Space porn: These images are (quite literally) out of this world
Former NBA star Dennis Rodman has apologized to the family of Kenneth Bae, an American citizen currently imprisoned in totalitarian North Korea on dubious charges, his teammates, and CNN’s Chris Cuomo after he lost his cool when the anchor challenged Rodman’s mission for “basketball diplomacy.”
Cuomo interviewed Rodman via videoconferencing from North Korea on Tuesday, where the eccentric star was participating in a basketball game to honor leader Kim Jong Un’s birthday. Rodman, who considers the despised world leader as a “cool guy” and among his close friends, has visited Kim four times in less than a year.
But when pressed to speak about Bae, Rodman became outraged — and not on Bae’s behalf. “Do you understand what he did?” Rodman asked Cuomo on Tuesday, implying that Bae deserves his 15-year sentence. “You tell me! You tell me! Why is he held captive?”
In a statement released by his publicist Jules Feiler, Rodman demonstrated his first instance of self-awareness since he began his bizarre visits to North Korea. “I want to first apologize to Kenneth Bae’s family,” he said. “I want to apologize to my teammates and my management team. I also want to apologize to Chris Cuomo.”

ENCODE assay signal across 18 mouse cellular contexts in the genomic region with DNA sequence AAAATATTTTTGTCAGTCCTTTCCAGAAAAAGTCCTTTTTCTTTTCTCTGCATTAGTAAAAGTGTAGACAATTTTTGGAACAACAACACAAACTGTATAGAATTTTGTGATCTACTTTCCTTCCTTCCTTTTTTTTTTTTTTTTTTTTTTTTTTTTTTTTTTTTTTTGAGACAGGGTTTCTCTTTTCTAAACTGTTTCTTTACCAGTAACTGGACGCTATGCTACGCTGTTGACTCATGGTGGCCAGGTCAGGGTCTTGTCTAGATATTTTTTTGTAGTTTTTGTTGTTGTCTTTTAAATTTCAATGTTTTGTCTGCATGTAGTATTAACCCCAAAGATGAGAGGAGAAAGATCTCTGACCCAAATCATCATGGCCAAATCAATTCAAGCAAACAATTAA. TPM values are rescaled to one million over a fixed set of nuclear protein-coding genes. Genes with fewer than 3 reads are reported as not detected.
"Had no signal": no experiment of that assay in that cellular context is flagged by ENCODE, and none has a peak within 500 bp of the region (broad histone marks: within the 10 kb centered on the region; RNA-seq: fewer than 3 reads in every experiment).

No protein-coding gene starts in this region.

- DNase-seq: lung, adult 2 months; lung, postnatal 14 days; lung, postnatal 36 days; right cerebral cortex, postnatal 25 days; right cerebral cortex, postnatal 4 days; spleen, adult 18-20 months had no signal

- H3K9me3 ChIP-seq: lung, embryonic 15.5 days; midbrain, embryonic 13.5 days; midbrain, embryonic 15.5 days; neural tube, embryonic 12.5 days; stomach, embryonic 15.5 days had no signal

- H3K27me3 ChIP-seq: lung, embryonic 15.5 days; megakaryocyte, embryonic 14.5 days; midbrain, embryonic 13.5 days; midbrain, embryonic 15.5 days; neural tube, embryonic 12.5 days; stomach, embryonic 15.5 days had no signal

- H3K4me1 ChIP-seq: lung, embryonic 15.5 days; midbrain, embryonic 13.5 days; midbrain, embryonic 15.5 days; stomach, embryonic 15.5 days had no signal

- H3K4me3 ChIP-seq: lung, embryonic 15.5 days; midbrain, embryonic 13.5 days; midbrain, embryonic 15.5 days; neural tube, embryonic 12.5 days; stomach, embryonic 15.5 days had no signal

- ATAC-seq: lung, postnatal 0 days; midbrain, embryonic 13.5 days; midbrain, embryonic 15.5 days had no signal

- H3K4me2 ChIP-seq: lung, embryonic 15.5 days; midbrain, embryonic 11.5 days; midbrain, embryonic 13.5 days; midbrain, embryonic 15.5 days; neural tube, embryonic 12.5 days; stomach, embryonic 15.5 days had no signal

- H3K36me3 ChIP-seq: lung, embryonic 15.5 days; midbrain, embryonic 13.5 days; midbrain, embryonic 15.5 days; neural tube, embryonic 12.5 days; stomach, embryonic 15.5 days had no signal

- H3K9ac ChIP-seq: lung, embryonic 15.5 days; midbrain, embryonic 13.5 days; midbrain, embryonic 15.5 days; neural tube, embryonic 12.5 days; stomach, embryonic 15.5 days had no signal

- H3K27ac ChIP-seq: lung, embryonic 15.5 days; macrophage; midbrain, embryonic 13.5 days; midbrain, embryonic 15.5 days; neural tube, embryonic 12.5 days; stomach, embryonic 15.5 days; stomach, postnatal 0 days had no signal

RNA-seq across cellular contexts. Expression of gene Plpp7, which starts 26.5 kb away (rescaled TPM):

The star is aware that he has “embarrassed a lot of people.”
“I’m very sorry. At this point I should know better than to make political statements. I’m truly sorry,” he said, attributing the outburst to stress and drinking.
Referring to the team of players he organized in North Korea, he said, “some of my teammates were leaving because of pressure from their families and business associates,” and conceded that “basketball diplomacy was quickly falling apart.”
Prachi Gupta is an Assistant News Editor for Salon, focusing on pop culture. Follow her on Twitter at @prachigu or email her at email@example.com.More Prachi Gupta.
NASA astronaut Mike Hopkins
On December 28, 2013, Expedition 38 crew member Mike Hopkins participating in the second of two space walks to replace a degraded pump module on the International Space Station. (NASA astronaut Rick Mastracchio is reflected in his helmet!)
The Soyuz TMA-10M
The Soyuz TMA-10M headed towards the International Space Station with crew members from Expedition 37 onboard.
40 years ago the Apollo 8 mission flew up to the moon, orbited it ten times and then returned to Earth. This picture was taken from that flight and shows the Earth as it seemingly rises in similar fashion to a sunrise.
Sunrise from Expedition 36
NASA Flight Engineer Karen L. Nyberg of Expedition 36 took this photo of the sun rising -- a sight they saw nearly 16 times per day due to the speed of the International Space Station's orbit around the earth.
A pair of NanoRacks CubeSats -- nanosattelite spacecrafts carrying experiments -- were launched by Expedition 38.